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February 8, 2013 (Courier-Journal)

Expungement offers Second Change

Nicole D. Porter, director of advocacy for The Sentencing Project, wrote an op-ed supporting a bill introduced by Kentucky State Rep. Darryl T. Owens that “would allow people with certain types of convictions to apply to court to have their criminal records expunged and removed from public view.

“Today, expungement is unavailable to citizens convicted of even the lowest level of felonies.

“The result: Tens of thousands of Kentuckians with a past felony offense are branded for life. Nationally, that number is 20 million.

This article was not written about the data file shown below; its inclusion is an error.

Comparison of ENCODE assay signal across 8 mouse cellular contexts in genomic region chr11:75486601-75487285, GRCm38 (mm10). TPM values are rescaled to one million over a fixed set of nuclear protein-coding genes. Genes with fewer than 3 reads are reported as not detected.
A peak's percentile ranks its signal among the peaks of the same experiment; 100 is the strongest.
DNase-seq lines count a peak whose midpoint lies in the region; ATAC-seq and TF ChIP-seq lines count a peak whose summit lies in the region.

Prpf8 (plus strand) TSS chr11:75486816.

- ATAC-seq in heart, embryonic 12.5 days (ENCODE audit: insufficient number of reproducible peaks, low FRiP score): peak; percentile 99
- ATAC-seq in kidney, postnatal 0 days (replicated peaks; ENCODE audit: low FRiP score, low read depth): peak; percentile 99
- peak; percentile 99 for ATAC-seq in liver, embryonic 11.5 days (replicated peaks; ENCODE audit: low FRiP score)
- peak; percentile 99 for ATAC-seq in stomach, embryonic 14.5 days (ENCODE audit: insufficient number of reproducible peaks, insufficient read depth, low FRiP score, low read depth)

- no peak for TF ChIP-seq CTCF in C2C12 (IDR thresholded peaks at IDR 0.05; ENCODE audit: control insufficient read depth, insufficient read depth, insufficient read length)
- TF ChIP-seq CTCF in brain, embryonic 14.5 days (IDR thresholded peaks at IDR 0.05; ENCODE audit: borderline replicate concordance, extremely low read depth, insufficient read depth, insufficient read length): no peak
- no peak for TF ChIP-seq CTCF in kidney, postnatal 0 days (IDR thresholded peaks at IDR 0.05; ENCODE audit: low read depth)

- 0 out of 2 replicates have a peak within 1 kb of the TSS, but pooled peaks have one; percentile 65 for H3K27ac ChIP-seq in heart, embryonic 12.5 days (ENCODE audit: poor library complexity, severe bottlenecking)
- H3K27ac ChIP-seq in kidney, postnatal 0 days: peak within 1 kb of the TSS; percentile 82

“Research shows that the stigma of a prior conviction can limit the ability of some individuals to take steps toward personal responsibility.”

Since 2010, 17 states have expanded or established expungement policies.

Kentucky lawmakers, she writes, should “adopt a policy that encourages people to turn their lives around. This can only strengthen public safety. Owens’ bill will allow “eligible people to make the most of their lives and leave past mistakes where they belong — in the past.”

Issue Area(s): Sentencing Policy, Incarceration, Collateral Consequences